thanks for all the comments!
the biggest problem with the initial commit (now patch) was that the impact of the jmx support was unknown in a default scenario where everything is disabled but there still is an impact on the core operations.
that is what I'm trying to figure out now, as the results of the tests were not clear.
to me performance with the stats enabled is not an issue in the first iteration, getting a good starting point is. I also needed to start pushing out code to be reviewed, as it piled up on my machine which in the end resulted in a huge commit, and then a huge headache
- 10% slower? where did you get the number from? the tests that I ran were inconclusive, see @stefan's comment
I agree with your observations, but it feels a bit like premature optimization until we actually get the code into JR core (currentTimeMillis vs nanoTime, BigDecimal vs double, locks vs volatile).
Yes, I'm refactoring to have just one bean (like a dynamic registry) enabled from the start, which would ideally be able to enable other jmx beans on demand.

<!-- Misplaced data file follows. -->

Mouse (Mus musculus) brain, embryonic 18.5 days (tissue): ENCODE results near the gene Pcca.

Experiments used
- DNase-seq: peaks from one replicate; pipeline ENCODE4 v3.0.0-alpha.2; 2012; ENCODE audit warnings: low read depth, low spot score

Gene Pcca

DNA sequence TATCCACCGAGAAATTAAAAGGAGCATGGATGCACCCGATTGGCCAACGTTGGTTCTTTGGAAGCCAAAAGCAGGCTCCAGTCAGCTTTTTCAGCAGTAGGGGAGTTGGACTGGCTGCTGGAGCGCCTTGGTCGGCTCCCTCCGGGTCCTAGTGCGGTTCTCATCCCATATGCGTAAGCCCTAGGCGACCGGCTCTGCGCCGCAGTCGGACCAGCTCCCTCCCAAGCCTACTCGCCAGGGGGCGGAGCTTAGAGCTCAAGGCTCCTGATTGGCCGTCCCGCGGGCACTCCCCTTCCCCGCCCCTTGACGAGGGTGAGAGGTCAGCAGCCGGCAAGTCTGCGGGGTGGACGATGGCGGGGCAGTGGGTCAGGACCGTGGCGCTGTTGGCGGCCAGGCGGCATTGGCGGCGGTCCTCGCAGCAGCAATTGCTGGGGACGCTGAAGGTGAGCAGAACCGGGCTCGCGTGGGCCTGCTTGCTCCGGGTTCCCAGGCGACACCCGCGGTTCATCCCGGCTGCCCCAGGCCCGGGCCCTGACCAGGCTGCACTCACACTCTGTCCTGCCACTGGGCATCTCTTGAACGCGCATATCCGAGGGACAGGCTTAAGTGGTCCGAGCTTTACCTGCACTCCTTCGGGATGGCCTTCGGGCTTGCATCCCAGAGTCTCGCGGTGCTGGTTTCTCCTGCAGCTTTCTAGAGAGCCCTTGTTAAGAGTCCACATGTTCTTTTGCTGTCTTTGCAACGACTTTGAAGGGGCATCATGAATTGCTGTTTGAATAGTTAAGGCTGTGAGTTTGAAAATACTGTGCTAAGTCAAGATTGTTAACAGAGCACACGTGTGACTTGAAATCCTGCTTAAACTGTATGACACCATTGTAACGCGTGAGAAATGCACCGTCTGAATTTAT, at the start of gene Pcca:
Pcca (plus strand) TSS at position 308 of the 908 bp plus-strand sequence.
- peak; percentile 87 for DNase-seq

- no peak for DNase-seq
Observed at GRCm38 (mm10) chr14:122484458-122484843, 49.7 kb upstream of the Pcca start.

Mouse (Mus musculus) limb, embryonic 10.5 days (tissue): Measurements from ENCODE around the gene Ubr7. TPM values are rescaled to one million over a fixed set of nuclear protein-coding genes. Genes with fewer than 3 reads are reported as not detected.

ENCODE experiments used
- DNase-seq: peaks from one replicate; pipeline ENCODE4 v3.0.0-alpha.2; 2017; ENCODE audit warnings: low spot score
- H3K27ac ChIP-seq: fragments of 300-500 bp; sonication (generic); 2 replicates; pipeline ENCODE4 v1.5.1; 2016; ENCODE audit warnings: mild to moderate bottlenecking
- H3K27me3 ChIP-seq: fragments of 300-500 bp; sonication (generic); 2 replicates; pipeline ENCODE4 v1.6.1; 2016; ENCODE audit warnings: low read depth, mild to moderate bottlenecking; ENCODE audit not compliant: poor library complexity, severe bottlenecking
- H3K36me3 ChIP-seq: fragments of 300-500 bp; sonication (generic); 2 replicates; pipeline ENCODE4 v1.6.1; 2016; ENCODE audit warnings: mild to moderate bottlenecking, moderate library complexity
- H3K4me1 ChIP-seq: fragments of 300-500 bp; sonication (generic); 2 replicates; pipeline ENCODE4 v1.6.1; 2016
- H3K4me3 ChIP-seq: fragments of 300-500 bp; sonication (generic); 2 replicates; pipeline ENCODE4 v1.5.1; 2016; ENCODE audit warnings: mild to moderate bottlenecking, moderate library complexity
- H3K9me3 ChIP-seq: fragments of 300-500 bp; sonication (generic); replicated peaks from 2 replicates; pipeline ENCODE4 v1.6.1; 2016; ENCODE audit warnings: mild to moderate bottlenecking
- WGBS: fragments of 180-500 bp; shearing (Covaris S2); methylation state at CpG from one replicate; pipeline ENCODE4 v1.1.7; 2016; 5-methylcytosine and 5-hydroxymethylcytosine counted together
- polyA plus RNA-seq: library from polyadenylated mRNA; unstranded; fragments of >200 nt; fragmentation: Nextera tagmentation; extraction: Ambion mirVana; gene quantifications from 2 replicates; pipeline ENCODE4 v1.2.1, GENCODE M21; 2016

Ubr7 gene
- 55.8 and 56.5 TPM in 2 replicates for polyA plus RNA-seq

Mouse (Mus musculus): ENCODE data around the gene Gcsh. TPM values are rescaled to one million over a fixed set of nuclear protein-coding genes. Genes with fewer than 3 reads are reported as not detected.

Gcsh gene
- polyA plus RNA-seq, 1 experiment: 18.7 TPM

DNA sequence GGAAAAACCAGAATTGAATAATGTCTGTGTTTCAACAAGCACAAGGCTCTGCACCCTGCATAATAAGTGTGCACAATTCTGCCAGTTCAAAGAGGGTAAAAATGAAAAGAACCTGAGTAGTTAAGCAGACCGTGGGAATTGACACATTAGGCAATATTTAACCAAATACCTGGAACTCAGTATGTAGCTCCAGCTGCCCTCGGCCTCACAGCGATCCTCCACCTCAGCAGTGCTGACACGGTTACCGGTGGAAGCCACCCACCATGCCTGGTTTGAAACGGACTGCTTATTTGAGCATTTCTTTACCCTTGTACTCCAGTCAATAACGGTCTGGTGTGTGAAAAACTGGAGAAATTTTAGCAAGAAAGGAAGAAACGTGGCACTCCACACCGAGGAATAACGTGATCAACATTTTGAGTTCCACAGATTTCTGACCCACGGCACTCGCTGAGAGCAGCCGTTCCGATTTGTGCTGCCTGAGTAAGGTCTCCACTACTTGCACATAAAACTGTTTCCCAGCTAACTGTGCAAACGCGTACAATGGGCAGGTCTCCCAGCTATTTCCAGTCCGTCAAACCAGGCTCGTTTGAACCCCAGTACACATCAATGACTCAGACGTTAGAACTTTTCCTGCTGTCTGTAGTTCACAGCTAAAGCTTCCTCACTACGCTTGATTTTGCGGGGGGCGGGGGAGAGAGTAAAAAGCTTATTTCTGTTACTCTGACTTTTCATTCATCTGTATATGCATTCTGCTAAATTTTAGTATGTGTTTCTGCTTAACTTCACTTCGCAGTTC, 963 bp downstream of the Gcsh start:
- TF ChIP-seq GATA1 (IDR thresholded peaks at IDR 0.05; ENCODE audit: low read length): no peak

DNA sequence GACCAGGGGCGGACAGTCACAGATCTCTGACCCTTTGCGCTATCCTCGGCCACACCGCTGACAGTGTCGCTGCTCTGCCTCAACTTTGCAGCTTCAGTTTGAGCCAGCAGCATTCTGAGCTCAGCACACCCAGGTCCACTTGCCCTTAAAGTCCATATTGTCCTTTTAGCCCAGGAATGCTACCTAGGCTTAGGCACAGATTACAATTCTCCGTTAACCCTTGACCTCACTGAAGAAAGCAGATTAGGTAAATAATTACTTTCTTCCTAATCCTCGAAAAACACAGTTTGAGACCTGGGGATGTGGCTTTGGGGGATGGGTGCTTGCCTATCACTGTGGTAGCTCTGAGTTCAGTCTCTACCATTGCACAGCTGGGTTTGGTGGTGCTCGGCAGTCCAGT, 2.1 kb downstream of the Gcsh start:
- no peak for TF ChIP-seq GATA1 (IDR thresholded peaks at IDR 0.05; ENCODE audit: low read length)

I don't like the system property idea, as it kinda defeats the purpose of having jmx support ootb without a restart.
'slight interest' I should change the description at one point, the priorities constantly change, so should the issue description.
I also don't see the regression risk, we test constantly for performance degradation on the core parts, plus we'll disable everything ootb. the jmx support has a lot of benefits too, I'm sure in the end it will be worth it.
- I completely agree on the performance, I still need to run some tests, once we all agree on what the basis of the jmx support will look like (and where it will reside).
I'll concentrate on building a really low impact ootb jmx support (disabled and with a minimal footprint), then we can measure each component and optimize as needed.
As we appear to be having a vote for or against jmx support in general, I'll also send an email to the list, to gather some more info on this topic.